Also Known As: Binary Universal Form for the Representation of Meteorological Data

Type Various
Colors NA
Compression Uncompressed
Maximum Image Size NA
Multiple Images Per File NA
Numerical Format Binary bit-oriented
Originator World Meteorological Organization
Platform All
Supporting Applications Unknown
See Also GRIB

Designed to convey meteorological data, it can be used for any other kind of data.

The BUFR format is outside the scope of this book, but we include a brief description because it is likely to be more useful in the future as interest in geographical information systems increases.

Vendor specifications are available for this format.

BUFR (Binary Universal Form for the Representation of Meteorological Data) was created by the World Meteorological Organization (WMO). Technically it is known as WMO Code Form FM 94-IX Ext. BUFR. It is the result of a committee, which produced the first BUFR documents in 1988. The current revision of the format, Version 2, dates from 1991. Work on the format is ongoing. It is a code in the sense that it defines a protocol for the transmission of quantitative data, one of a number of codes created by the WMO.

File Organization
File Details
For Further Information

BUFR was designed to convey generalized meteorological data, but due to its flexibility it can be used for almost anything. BUFR files, in fact, were designed to be infinitely extensible, and to this end are written in a unique data description language.

We've included BUFR in this book because it can and has been used for transmission and exchange of graphics data, although that is not its primary purpose. It also is associated with observational data obtained from weather satellites.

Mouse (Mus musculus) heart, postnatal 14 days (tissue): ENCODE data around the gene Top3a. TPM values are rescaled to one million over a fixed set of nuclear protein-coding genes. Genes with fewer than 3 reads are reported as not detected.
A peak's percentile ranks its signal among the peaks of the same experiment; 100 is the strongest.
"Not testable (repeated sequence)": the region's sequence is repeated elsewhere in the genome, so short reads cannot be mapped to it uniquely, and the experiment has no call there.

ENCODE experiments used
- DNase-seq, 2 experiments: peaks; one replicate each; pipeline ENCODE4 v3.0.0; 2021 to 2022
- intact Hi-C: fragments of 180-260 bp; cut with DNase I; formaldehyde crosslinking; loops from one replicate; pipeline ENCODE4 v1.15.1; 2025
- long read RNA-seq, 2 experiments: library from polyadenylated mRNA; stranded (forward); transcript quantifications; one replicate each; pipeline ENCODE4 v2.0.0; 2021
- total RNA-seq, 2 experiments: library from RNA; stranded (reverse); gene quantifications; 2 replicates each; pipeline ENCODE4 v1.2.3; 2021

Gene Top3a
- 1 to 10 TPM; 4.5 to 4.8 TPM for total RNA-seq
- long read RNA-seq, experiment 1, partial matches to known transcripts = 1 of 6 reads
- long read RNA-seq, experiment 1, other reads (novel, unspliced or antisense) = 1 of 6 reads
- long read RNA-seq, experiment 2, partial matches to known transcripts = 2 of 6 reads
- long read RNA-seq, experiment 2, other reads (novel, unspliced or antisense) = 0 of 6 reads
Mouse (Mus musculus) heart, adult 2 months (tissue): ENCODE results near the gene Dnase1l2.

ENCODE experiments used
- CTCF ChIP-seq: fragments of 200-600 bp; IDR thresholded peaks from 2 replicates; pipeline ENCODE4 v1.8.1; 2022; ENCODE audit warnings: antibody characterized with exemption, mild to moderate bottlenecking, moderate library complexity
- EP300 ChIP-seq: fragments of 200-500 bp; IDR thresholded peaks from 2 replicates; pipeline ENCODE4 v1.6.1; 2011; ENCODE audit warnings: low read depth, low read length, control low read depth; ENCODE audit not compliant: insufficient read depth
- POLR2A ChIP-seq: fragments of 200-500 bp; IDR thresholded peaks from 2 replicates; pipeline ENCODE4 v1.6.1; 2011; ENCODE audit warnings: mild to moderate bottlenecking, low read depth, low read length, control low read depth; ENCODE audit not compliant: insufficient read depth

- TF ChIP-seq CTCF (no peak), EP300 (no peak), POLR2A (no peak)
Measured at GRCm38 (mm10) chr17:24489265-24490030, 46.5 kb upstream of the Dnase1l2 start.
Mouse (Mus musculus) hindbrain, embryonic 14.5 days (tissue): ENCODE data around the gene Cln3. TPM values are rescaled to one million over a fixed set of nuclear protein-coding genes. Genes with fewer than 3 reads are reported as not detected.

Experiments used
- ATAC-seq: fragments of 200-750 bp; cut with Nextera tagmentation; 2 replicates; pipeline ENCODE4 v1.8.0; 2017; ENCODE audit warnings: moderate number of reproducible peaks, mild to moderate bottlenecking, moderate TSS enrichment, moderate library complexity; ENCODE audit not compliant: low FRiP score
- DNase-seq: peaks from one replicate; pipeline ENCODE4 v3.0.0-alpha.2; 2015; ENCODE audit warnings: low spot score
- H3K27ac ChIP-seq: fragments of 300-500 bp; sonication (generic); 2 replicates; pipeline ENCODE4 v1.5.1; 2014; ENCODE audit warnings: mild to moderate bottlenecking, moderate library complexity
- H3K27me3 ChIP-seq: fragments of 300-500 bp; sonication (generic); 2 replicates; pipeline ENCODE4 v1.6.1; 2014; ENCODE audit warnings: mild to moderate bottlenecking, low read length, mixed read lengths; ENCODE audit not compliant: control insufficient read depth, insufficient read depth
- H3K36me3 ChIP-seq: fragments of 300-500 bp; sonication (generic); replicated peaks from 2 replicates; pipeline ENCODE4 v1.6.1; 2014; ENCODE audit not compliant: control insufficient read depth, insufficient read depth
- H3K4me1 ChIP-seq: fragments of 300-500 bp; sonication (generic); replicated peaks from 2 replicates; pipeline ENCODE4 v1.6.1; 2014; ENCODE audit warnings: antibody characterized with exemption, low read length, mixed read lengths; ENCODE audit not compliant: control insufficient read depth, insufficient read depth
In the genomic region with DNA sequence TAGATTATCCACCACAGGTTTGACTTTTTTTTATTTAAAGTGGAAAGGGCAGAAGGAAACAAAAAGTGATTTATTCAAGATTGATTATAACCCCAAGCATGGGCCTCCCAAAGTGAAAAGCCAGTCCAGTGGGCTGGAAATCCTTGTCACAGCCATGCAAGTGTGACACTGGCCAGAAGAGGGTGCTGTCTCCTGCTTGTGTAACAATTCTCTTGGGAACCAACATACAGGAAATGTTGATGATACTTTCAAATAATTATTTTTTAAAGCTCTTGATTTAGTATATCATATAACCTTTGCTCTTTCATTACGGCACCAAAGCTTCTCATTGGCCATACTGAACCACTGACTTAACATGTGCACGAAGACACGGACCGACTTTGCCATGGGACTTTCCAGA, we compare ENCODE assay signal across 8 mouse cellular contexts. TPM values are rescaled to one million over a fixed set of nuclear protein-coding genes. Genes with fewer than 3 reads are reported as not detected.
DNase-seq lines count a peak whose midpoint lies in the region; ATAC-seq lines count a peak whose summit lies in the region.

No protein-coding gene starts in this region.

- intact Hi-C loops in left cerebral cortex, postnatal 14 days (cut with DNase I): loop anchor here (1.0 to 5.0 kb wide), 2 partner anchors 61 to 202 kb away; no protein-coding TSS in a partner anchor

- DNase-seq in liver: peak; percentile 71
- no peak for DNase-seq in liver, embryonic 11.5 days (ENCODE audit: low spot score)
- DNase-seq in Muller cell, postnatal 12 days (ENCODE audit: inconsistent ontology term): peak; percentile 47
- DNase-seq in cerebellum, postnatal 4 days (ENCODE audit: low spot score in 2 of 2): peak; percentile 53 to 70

BUFR data streams and files adhere to the specification called WMO Standard Formats for Weather Data Exchange Among Automated Weather Information Systems.

File Organization

BUFR files are stream-based and consist of a number of consecutive records. The format documentation describes BUFR records as self-descriptive. Records, or messages, make up the BUFR data stream, and each always contains a table consisting of a complete description of the data contained in the record, including data type identification, units, scaling, compression, and bits per data item.

File Details

Detailing the data definition language implemented in BUFR is beyond the scope of this article. It is extremely complex and is, at this point, used in a narrow area of technology.

For Further Information

For detailed information about BUFR, see the summary description included on the CD:

Thorpe, W., "Guide to the WMO Code Form FM 94-IX EXT. BUFR," Fleet Numerical Oceanography Center, Monterey, California.

Although there are a number of documents on BUFR available from meteorological sources, this article is the most useful that we have found. Additional information about WMO data specifications can be found in the following official specification:

Standard Formats for Weather Data Exchange Among Automated Weather Information Systems, Document Number FCM-S2-1990.

This document is available from:

U.S. Department of Commerce/National Oceanic and Atmospheric
Administration (NOAA)
Attn: Ms. Lena Loman
Office of the Federal Coordinator for Meteorological Services
and Supporting Research (OFCM)
6010 Executive Blvd, Suite 900
Rockville, MD 20852
Voice: 301-443-8704

For further information about the BUFR format, contact:

U.S. Department of Commerce/National Oceanic and Atmospheric
Administration (NOAA)
Attn: Dr. John D. Stackpole
Chief, Production Management Branch, Automation Division
National Meteorological Center
WINMC42, Room 307, WWB
5200 Auth Road
Camp Springs, MD 20746
Voice: 301-763-8115
FAX: 301-763-8381
Email: jstack@sun1.wwb.noaa.gov

You can get online information about BUFR at:


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